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Cy Twombly

Galerie Karsten Greve Köln

Malerei auf Papier
September 2 - October 29, 2016
Opening: Friday, September 2, 2016, 6 - 9 pm
Galerie Karsten Greve Cologne is pleased to announce Cy Twombly – Malerei auf Papier [Painting on Paper], an exhibition honoring the various creative periods of Cy Twombly through a distinguished selection of works, with this being the fifteenth solo show since 1975 Galerie Karsten Greve dedicates to the truly exceptional artist. While Cy Twombly was not unknown in Germany in the early 1980s, interest in his paintings, works on paper and sculptural works was more pronounced among a select group of visionary connoisseurs, before being embraced by a wider audience.
As a contemporary of Robert Rauschenberg and Jasper Johns, Cy Twombly (1928 - 2011) is a key figure of the international avant-garde post Abstract Expressionism in New York. In the early 1950s, after studying at Black Mountain College, Twombly travels to North Africa and Europe, to Italy in particular, which was to become his adopted homeland after 1957. A maverick, leaving New York to settle in Rome. It is amidst the Mediterranean ambiance of Sperlonga, where Twombly rediscovers the liberties of the open image space and comes across new inspiration for his work. Italy’s rich cultural history acts as a catalyst for him to undertake an in-depth exploration of mythological themes, which he approaches with a highly differentiated visual articulation that incorporates multiple techniques. Scenes and poets of Greek and Roman mythology ranging from Venus and Adonis to Sappho are not merely immortalised in his work titles. Numbers transform into dates, words into central marks of sentience, lines into sound, sound into tension, white into dissolution.
In the 1950s, Twombly chooses to almost exclusively focus on the interaction between signs and words, drawing and language. Colour takes on a more neutral role, in some cases acting as a means of covering up or obscuring signs, with white being a symbol of the pristine and subconscious. In his characteristic use of varied and different techniques, pencil, oil pastel, oil and wall paint all enter into an aesthetic and often tactile amalgamation with the paper surface. A calligraphic, spontaneous yet at the same time eminently focused sensibility is inherent in the frequently referenced graphic nature of his works on paper. It is only when considering the entirety of Cy Twombly’s life’s work that the spectator is able to fully comprehend the complexity of his semiotic system and ostensibly spontaneous gesture.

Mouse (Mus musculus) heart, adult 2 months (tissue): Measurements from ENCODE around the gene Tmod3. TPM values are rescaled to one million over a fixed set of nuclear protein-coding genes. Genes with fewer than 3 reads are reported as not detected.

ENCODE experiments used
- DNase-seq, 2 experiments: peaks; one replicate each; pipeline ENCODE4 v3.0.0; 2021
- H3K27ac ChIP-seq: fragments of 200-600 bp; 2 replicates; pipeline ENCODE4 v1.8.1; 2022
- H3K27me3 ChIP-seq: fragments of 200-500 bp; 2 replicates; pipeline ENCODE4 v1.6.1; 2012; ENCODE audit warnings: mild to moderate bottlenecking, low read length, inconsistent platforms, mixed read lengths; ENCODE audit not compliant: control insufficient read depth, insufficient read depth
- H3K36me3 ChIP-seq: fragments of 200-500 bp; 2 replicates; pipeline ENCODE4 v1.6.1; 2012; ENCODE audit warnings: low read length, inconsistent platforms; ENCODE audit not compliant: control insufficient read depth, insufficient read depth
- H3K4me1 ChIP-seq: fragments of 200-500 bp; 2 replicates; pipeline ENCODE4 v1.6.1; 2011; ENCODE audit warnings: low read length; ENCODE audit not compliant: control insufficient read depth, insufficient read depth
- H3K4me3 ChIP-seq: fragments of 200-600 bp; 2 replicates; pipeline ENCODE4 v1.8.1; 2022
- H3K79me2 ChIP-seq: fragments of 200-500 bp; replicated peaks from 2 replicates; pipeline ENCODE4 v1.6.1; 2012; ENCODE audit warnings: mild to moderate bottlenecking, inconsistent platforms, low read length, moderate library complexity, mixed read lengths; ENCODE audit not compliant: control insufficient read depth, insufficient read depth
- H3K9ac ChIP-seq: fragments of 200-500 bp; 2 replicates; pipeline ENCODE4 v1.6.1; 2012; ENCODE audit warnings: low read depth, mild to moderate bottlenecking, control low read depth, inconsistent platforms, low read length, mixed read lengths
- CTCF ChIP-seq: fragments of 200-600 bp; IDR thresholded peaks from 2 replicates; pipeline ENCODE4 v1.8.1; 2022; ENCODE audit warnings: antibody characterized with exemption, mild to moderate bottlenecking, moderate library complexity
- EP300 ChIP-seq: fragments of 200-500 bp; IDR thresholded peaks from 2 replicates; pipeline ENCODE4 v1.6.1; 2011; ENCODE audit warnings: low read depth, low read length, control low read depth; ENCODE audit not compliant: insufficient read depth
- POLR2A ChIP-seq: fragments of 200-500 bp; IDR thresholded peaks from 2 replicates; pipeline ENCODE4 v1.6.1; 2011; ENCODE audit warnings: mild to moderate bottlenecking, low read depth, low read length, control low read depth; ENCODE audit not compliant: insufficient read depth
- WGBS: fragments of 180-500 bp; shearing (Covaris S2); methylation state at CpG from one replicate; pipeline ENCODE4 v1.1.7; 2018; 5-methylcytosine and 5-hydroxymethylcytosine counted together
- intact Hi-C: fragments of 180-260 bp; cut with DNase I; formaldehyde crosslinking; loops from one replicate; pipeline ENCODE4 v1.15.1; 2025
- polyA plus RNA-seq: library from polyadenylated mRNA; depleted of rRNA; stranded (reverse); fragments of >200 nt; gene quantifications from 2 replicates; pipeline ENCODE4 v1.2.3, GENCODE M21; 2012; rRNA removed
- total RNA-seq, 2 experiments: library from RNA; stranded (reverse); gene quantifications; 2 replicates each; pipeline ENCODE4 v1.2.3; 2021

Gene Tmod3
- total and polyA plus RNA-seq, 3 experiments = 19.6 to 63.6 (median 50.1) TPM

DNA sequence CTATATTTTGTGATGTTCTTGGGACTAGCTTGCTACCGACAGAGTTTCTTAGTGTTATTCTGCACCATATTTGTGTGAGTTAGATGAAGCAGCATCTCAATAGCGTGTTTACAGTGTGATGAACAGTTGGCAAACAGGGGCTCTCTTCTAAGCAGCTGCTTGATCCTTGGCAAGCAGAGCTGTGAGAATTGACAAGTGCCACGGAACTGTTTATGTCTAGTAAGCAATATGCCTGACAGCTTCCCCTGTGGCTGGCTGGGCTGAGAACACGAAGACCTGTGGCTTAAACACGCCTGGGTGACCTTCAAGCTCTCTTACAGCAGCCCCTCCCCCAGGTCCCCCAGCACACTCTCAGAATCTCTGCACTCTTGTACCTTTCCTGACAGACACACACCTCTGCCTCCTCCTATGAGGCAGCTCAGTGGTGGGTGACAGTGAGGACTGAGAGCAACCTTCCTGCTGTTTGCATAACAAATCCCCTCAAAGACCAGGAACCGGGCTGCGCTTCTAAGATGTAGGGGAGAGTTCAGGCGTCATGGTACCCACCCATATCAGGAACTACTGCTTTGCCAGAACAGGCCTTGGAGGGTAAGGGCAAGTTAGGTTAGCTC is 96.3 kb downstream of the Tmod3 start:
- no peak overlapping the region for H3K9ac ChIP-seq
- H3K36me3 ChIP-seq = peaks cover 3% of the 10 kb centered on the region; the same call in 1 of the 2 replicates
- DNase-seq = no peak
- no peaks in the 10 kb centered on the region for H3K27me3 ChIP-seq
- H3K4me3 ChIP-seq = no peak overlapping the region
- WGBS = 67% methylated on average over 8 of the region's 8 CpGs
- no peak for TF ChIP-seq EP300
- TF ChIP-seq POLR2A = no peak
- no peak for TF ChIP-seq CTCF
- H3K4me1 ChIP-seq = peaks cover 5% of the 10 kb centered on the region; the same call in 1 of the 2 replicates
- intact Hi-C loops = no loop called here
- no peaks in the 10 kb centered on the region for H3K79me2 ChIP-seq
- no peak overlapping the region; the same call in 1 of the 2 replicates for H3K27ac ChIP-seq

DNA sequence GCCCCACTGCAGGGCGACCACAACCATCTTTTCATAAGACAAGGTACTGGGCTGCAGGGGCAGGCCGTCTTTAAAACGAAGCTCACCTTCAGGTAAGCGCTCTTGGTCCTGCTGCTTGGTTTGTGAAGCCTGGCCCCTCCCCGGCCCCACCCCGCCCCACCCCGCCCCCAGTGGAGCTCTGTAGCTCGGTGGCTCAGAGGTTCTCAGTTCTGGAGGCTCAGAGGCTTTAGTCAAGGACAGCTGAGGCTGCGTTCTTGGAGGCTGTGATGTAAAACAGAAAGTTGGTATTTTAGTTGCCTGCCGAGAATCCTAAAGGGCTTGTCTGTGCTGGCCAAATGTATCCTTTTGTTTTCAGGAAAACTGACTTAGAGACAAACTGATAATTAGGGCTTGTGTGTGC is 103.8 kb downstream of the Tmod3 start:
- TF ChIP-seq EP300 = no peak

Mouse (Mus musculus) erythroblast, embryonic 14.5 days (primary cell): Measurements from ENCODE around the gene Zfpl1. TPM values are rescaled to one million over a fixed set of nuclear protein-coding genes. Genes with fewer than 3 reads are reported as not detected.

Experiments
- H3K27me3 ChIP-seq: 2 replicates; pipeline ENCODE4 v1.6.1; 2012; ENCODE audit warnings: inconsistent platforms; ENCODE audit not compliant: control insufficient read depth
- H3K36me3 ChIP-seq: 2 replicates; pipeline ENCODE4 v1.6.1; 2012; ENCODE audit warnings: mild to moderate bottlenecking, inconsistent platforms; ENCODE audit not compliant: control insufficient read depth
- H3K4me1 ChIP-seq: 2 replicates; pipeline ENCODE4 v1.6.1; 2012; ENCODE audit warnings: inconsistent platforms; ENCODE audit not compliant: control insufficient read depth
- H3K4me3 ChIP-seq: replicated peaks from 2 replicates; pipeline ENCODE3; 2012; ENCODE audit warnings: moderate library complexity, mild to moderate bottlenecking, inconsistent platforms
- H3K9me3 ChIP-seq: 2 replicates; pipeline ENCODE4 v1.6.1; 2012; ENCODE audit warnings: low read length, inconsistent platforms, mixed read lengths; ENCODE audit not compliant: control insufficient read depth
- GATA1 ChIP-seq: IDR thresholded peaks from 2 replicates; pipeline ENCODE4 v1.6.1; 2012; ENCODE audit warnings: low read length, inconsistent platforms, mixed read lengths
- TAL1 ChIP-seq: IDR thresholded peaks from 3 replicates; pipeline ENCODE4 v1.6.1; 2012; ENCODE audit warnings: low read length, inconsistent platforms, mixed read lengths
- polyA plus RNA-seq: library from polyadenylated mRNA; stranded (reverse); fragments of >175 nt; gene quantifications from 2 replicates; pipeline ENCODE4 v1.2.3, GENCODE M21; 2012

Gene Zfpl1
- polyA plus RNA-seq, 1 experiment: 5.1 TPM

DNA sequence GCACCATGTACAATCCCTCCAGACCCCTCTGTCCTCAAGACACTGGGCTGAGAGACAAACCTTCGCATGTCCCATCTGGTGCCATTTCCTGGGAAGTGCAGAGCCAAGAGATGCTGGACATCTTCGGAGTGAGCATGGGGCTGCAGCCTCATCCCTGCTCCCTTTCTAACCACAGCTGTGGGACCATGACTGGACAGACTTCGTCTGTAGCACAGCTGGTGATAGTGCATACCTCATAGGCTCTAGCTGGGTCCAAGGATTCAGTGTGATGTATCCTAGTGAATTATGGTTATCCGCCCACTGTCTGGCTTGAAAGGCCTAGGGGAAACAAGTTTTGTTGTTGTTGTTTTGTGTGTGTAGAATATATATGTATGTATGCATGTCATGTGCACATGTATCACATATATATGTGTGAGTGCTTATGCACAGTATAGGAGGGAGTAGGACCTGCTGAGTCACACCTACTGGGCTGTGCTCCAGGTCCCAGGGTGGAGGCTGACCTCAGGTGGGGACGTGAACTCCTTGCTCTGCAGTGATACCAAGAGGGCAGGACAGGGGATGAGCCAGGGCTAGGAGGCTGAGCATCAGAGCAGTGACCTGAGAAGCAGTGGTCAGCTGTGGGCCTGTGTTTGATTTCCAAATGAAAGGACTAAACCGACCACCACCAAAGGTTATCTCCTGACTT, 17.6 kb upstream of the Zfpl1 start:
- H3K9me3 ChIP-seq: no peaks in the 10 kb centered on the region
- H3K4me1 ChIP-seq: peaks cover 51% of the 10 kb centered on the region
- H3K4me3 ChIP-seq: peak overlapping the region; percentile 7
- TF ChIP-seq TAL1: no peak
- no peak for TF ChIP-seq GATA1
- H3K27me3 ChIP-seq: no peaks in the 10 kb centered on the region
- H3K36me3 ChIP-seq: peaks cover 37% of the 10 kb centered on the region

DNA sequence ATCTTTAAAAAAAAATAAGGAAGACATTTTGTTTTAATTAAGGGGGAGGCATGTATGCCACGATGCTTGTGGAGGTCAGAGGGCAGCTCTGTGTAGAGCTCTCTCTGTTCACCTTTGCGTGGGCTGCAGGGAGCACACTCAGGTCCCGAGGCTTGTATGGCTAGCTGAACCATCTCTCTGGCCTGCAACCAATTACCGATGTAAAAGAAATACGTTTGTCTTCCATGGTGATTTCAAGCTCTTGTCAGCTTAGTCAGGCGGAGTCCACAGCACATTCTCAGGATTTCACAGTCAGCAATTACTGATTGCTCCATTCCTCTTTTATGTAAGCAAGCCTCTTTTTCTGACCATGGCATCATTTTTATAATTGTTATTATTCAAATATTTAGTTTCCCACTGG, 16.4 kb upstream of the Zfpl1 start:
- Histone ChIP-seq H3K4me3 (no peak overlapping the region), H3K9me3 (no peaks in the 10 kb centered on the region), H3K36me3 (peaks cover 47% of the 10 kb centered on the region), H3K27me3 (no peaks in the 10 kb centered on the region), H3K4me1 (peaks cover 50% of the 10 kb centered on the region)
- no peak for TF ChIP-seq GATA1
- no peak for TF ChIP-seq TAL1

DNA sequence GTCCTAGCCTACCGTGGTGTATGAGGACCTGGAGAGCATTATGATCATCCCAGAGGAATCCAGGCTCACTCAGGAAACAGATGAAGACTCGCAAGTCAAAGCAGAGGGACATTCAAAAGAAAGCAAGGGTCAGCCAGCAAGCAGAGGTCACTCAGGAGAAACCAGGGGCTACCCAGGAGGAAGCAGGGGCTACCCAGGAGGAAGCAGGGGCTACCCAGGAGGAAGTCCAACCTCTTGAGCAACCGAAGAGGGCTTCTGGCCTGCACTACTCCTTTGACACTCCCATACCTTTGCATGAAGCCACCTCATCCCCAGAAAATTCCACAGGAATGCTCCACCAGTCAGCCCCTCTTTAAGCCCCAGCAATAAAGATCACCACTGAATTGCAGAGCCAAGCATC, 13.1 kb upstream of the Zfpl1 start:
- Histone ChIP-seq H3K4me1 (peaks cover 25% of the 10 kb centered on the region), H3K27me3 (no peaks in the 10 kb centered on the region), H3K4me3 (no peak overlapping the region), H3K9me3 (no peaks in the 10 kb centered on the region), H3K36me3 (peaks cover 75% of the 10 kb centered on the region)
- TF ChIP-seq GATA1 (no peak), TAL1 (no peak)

At times, it may even seem as though Cy Twombly intends to convey what arouses the mind of the artist –as though his ambition is to manifest the extensive knowledge which he bore within himself and continually engaged with, visibly and in a perceptible way. Even though his stylistic foundations are to found in Abstract Expressionism, Twombly does not so much concern himself with contemporary everyday-culture, as does Rauschenberg, with whom he shared a studio in New York for some time. Cy Twombly much rather investigates the possibilities of our past, of European pictorial tradition. He mediates between different stylistic currents, consolidating them through poetry and intellectual context, a composite from which his personal style arises. Cy Twombly’s relationship with the line is central to his work. His unmistakable and instantaneously recognizable chirography is more handwriting than brushwork, its surface vibrating in a steady motion, accounting for the singularity of Twombly’s oeuvre.  
Born in Lexington, Virginia in 1928 as Edwin Parker Twombly Jr. and rising to worldwide notoriety as Cy Twombly, the artist attends Washington Lee University (1947-1949) as well as the legendary Black Mountain College in 1951, at a time when Franz Kline teaches as a professor. In 1952 Twombly is awarded a scholarship, enabling him to travel to Europe and North Africa. In 1959 Twombly moves to Rome, from where he continues to travel within Italy (Gaeta, Naples), to Greece and the US. He is invited to participate at the 1964 Venice Biennale for the first time, where he later displays his famous Lepanto-cycle. In 1977 he is represented at documenta 6 in Kassel and receives the Rubens –Prize in 1987, with a retrospective, commencing in Zurich, dedicated to him. During his lifetime, major collections around the world such as the Menil Collection in Houston, the MoMa and Whitney Museum in New York, Tate in London and the Centre Pompidou in Paris have honoured his work with multiple retrospectives. Cy Twombly passed away in Rome in 2011. Today his works can be found in numerous public and private collections.

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